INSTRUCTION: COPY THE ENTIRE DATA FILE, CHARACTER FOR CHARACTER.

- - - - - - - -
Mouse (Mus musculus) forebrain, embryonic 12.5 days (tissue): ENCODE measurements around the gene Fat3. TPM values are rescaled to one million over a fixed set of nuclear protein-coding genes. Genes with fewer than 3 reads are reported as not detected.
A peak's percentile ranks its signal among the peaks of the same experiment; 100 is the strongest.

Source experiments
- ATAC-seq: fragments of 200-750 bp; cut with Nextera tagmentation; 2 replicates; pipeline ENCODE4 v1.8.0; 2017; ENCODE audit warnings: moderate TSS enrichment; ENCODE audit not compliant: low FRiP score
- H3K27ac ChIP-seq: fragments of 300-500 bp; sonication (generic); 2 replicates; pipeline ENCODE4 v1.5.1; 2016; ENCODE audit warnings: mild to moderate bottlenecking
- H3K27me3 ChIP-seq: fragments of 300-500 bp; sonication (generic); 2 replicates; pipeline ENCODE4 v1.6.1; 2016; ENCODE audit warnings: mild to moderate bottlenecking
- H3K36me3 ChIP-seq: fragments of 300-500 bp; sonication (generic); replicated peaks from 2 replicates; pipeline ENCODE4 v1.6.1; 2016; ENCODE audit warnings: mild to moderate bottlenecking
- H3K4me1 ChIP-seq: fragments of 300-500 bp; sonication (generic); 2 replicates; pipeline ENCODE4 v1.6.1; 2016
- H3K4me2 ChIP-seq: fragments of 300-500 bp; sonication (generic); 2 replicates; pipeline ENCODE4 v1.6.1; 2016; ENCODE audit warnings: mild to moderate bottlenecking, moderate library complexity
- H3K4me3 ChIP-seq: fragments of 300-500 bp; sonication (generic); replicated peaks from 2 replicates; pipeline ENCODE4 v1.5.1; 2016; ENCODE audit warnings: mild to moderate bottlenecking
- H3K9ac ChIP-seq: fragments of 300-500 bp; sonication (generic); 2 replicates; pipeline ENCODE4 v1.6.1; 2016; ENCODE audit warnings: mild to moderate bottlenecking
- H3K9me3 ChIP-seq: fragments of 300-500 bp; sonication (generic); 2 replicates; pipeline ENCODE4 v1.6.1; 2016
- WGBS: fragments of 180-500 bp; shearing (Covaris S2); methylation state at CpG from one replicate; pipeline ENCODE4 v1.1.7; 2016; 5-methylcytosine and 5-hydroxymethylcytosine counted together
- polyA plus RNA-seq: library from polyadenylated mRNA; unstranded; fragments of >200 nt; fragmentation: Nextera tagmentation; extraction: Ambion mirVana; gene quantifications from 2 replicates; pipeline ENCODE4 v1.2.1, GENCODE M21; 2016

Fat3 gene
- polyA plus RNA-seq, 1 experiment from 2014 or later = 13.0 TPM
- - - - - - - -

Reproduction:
Mouse (Mus musculus) forebrain, embryonic 12.5 days (tissue): ENCODE measurements around the gene Fat3. TPM values are rescaled to one million over a fixed set of nuclear protein-coding genes. Genes with fewer than 3 reads are reported as not detected.
A peak's percentile ranks its signal among the peaks of the same experiment; 100 is the strongest.

Source experiments
- ATAC-seq: fragments of 200-750 bp; cut with Nextera tagmentation; 2 replicates; pipeline ENCODE4 v1.8.0; 2017; ENCODE audit warnings: moderate TSS enrichment; ENCODE audit not compliant: low FRiP score
- H3K27ac ChIP-seq: fragments of 300-500 bp; sonication (generic); 2 replicates; pipeline ENCODE4 v1.5.1; 2016; ENCODE audit warnings: mild to moderate bottlenecking
- H3K27me3 ChIP-seq: fragments of 300-500 bp; sonication (generic); 2 replicates; pipeline ENCODE4 v1.6.1; 2016; ENCODE audit warnings: mild to moderate bottlenecking
- H3K36me3 ChIP-seq: fragments of 300-500 bp; sonication (generic); replicated peaks from 2 replicates; pipeline ENCODE4 v1.6.1; 2016; ENCODE audit warnings: mild to moderate bottlenecking
- H3K4me1 ChIP-seq: fragments of 300-500 bp; sonication (generic); 2 replicates; pipeline ENCODE4 v1.6.1; 2016
- H3K4me2 ChIP-seq: fragments of 300-500 bp; sonication (generic); 2 replicates; pipeline ENCODE4 v1.6.1; 2016; ENCODE audit warnings: mild to moderate bottlenecking, moderate library complexity
- H3K4me3 ChIP-seq: fragments of 300-500 bp; sonication (generic); replicated peaks from 2 replicates; pipeline ENCODE4 v1.5.1; 2016; ENCODE audit warnings: mild to moderate bottlenecking
- H3K9ac ChIP-seq: fragments of 300-500 bp; sonication (generic); 2 replicates; pipeline ENCODE4 v1.6.1; 2016; ENCODE audit warnings: mild to moderate bottlenecking
- H3K9me3 ChIP-seq: fragments of 300-500 bp; sonication (generic); 2 replicates; pipeline ENCODE4 v1.6.1; 2016
- WGBS: fragments of 180-500 bp; shearing (Covaris S2); methylation state at CpG from one replicate; pipeline ENCODE4 v1.1.7; 2016; 5-methylcytosine and 5-hydroxymethylcytosine counted together
- polyA plus RNA-seq: library from polyadenylated mRNA; unstranded; fragments of >200 nt; fragmentation: Nextera tagmentation; extraction: Ambion mirVana; gene quantifications from 2 replicates; pipeline ENCODE4 v1.2.1, GENCODE M21; 2016

Fat3 gene
- polyA plus RNA-seq, 1 experiment from 2014 or later = 13.0 TPM